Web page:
Imagine being in an idea session with the bully in the room. What’s the likelihood you’ll want to contribute your new ideas? And what if that bully is the one leading the session, or you are leading the session and the bully is the main client for new ideas.
If bullying is on the rise, do you think it might have a relationship to the reports of creativity being in decline?
“According to a survey conducted by business research association the Conference Board, employee satisfaction is sinking. Last year, only 45 percent of workers claimed to be satisfied with their jobs—a significant decrease from 61 percent in 1987. Pollster John Zogby reported in August that 34 percent of American workers said they’d been bullied at the office.” Bloomberg Businessweek article, Office Bullying, Nov 1, 2010, p. 76.
It’s not uncommon to hear reports of bullying of many kinds or to read about incidents in the media. It’s in the workplace, it’s in the schools. I was staying with my friend Helene in Buffalo last year, she works in the Buffalo City Schools. She was researching anti-bullying programs that could be brought into classes, both for students and teachers.
Early climate studies on creativity in the workplace by Goran Ekvall at the University of Lund, Sweden, showed that innovative organizations, those that created a new product or service which was sustained in the marketplace, had the following factors in place – all except for conflict scored high. Conflict scored low.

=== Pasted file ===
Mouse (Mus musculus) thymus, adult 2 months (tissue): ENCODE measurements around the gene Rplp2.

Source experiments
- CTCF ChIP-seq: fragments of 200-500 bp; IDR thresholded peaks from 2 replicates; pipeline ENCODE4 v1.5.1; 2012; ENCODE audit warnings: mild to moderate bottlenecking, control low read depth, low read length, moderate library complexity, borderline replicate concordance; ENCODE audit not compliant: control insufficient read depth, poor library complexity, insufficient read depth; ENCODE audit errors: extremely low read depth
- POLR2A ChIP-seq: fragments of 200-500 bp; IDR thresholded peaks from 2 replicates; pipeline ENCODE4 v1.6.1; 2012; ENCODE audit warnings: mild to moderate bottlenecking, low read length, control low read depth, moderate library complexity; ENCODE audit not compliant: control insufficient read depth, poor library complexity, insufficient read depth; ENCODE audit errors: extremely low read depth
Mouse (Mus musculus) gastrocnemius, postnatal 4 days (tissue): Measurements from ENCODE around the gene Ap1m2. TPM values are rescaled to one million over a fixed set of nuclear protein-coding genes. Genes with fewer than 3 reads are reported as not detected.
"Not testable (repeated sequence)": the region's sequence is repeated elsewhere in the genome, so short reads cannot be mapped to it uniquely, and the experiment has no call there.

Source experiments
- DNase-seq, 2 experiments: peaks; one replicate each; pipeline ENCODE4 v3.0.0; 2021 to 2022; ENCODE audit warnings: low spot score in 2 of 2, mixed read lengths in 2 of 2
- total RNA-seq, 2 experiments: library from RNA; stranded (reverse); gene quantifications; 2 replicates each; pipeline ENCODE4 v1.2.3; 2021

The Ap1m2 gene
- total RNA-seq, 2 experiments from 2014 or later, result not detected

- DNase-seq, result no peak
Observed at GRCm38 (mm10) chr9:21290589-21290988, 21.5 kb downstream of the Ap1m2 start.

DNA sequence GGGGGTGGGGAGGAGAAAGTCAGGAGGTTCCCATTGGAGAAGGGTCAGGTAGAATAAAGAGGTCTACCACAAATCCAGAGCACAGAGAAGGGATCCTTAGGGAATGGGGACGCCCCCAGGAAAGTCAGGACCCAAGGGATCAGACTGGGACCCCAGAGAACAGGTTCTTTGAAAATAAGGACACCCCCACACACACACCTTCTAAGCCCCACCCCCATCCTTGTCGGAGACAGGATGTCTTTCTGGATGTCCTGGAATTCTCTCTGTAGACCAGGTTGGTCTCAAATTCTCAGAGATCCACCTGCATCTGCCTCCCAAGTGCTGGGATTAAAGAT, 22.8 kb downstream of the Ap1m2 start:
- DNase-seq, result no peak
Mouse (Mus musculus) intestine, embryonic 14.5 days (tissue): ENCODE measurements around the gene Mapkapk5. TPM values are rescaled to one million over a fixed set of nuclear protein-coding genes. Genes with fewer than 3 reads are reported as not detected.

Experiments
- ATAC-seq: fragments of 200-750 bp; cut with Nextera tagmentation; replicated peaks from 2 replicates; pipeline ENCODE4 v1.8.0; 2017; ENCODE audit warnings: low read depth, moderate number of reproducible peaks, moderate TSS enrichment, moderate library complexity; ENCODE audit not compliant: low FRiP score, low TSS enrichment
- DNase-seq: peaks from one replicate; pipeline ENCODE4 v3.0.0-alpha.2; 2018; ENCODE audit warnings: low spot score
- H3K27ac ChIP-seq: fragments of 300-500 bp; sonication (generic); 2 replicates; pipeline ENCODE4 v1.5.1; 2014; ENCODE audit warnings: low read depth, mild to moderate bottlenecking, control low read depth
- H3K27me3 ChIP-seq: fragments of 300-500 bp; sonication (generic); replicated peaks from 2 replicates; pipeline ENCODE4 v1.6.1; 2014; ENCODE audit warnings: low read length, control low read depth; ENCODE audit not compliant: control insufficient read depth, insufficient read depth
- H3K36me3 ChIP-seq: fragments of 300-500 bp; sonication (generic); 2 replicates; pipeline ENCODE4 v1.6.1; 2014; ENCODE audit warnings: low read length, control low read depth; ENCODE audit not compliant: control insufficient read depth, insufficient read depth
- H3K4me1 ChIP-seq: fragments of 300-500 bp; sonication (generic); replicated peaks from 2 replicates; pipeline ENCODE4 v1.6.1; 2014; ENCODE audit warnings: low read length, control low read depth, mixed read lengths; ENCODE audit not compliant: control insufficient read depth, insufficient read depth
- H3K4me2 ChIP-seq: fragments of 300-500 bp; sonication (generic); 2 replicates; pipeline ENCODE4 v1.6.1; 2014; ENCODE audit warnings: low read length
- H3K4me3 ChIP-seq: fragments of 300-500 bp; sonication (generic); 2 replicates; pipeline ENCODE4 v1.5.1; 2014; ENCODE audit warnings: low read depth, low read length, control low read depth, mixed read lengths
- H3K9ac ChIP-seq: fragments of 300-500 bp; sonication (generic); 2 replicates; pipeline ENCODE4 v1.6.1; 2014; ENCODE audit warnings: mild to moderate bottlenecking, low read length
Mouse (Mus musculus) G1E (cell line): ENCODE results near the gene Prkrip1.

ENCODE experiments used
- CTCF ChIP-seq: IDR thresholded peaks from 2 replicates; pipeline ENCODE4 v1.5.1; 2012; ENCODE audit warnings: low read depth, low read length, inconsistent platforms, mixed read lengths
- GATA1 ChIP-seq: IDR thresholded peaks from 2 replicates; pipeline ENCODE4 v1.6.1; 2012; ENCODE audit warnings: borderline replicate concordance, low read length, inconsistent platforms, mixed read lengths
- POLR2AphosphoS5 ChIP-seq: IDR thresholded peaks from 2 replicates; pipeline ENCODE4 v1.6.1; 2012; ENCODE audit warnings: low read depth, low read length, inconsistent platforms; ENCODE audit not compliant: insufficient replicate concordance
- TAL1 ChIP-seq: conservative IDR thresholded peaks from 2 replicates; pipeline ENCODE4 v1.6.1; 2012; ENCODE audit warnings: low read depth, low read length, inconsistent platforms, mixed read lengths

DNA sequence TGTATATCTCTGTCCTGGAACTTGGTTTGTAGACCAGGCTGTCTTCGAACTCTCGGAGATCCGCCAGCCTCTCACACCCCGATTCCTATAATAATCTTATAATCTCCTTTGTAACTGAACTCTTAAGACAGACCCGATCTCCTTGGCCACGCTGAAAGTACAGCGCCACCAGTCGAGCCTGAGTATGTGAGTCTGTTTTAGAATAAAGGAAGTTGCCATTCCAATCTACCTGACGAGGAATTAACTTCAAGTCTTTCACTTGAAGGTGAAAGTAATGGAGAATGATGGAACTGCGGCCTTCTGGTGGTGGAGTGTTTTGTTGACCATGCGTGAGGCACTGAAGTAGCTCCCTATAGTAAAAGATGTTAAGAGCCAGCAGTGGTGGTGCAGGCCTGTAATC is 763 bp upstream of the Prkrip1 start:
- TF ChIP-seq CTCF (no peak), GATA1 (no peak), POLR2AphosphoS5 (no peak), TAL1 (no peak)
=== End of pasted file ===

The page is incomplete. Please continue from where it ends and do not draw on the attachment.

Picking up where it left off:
Organizations that were unsuccessful maintaining their new product or service in the marketplace scored lower in most factors, and higher on conflict.
- Idea Time
- Idea Support
- Trust & Openness
- Playfulness and Humor
If low conflict is an important factor for innovation success, then might the incidence of bullying be negatively related to creativity?
How you feel influences your creativity
People have greater access to their creativity when they are feeling satisfied, intrigued and optimistic. Feelings of dissatisfaction, pressure and anxiety are related to people being less open to new ideas, or to make new decisions, different from what they already know.
How people feel can be related to how well their needs are being met. Subsistence, leisure, participation, affection, autonomy, understanding and creation are needs that transcend culture and time, according to Manfred Max-Neef, a Chilean economist. When these needs are not met, people feel frustrated, disappointed and angry.
(See Creativity 201 for Futurists by Marci Segal and Megan Mitchell for references.)
Again, if there’s bullying in the organization, then people don’t feel affection, protection, or autonomy. And if they are feeling poorly, they won’t feel like using their abilities to come up with new ideas or to make new decisions.
Final question: Do you think that if people learned to use creative problem solving it would lessen the occurrence of bullying behaviour? Is it possible that when people have the opportunity to positively express their creativity that the incidence of bullying would decline?
Thoughts on a chilly Monday night.
Marci Segal, MS, Creativity and Change Leadership: Freeing leaders’ thinking so they can create new futures.